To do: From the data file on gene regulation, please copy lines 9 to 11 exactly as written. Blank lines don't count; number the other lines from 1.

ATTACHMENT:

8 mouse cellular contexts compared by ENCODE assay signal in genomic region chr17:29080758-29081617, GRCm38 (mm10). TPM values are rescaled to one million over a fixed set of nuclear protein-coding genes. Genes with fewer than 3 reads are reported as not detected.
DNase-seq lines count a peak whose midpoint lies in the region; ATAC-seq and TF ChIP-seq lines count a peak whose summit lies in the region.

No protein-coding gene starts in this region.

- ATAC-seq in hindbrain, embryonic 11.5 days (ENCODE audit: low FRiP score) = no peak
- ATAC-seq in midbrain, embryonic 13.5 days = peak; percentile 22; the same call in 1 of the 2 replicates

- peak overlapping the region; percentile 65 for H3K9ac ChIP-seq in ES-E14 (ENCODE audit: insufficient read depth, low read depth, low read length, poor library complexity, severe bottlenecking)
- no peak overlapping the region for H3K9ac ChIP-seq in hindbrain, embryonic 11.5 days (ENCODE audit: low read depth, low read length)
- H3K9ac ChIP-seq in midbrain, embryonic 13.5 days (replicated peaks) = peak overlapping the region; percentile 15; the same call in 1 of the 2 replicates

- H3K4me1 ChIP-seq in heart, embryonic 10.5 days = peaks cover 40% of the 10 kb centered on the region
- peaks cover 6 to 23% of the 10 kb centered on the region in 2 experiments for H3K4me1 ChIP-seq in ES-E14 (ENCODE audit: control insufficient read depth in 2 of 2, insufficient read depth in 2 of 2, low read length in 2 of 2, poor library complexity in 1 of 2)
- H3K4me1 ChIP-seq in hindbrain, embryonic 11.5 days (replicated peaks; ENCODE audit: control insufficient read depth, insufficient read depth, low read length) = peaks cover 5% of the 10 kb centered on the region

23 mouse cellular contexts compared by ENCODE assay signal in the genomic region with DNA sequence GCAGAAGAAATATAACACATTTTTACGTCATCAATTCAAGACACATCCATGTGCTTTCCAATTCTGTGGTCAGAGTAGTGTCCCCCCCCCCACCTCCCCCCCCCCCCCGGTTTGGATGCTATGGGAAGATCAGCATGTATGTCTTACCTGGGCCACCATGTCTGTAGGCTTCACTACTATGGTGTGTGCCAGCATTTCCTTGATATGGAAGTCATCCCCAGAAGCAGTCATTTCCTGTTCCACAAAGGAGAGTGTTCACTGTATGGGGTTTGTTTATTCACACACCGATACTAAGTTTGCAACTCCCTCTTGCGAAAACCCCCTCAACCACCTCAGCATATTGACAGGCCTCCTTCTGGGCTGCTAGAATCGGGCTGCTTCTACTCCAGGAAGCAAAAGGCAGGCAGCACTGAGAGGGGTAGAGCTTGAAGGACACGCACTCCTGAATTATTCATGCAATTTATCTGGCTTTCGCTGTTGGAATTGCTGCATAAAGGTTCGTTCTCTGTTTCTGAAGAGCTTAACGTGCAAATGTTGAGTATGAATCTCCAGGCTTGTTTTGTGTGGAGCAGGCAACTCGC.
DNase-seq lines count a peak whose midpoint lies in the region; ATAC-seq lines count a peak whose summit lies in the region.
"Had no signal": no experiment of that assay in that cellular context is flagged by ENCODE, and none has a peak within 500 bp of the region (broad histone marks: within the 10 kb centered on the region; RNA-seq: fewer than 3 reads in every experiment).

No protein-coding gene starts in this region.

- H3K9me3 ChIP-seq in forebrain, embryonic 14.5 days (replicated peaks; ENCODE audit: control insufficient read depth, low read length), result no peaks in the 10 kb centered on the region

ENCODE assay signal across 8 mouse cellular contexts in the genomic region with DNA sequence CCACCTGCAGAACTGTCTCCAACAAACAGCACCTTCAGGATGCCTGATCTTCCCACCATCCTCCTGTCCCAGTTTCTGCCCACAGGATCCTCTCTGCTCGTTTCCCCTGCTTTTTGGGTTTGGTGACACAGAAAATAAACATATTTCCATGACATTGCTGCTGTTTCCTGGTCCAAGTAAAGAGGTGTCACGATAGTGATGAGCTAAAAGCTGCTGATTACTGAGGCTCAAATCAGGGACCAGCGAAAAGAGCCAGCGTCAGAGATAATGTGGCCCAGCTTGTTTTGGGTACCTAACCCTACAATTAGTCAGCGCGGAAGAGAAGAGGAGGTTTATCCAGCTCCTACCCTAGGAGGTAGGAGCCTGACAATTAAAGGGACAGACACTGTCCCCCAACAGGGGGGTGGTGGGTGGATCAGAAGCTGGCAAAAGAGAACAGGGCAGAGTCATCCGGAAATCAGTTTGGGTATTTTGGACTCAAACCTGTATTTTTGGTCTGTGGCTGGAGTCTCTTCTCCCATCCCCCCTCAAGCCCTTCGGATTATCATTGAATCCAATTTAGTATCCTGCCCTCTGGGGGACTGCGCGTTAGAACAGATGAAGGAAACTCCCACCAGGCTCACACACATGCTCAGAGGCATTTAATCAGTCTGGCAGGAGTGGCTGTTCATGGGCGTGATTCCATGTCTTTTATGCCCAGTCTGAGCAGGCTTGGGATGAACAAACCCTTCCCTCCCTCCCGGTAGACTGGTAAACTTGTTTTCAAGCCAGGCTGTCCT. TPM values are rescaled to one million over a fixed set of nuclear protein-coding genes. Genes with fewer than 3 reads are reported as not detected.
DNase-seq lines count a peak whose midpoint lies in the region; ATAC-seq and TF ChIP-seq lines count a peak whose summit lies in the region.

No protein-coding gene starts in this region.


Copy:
- H3K4me1 ChIP-seq in heart, embryonic 10.5 days = peaks cover 40% of the 10 kb centered on the region
- peaks cover 6 to 23% of the 10 kb centered on the region in 2 experiments for H3K4me1 ChIP-seq in ES-E14 (ENCODE audit: control insufficient read depth in 2 of 2, insufficient read depth in 2 of 2, low read length in 2 of 2, poor library complexity in 1 of 2)
- H3K4me1 ChIP-seq in hindbrain, embryonic 11.5 days (replicated peaks; ENCODE audit: control insufficient read depth, insufficient read depth, low read length) = peaks cover 5% of the 10 kb centered on the region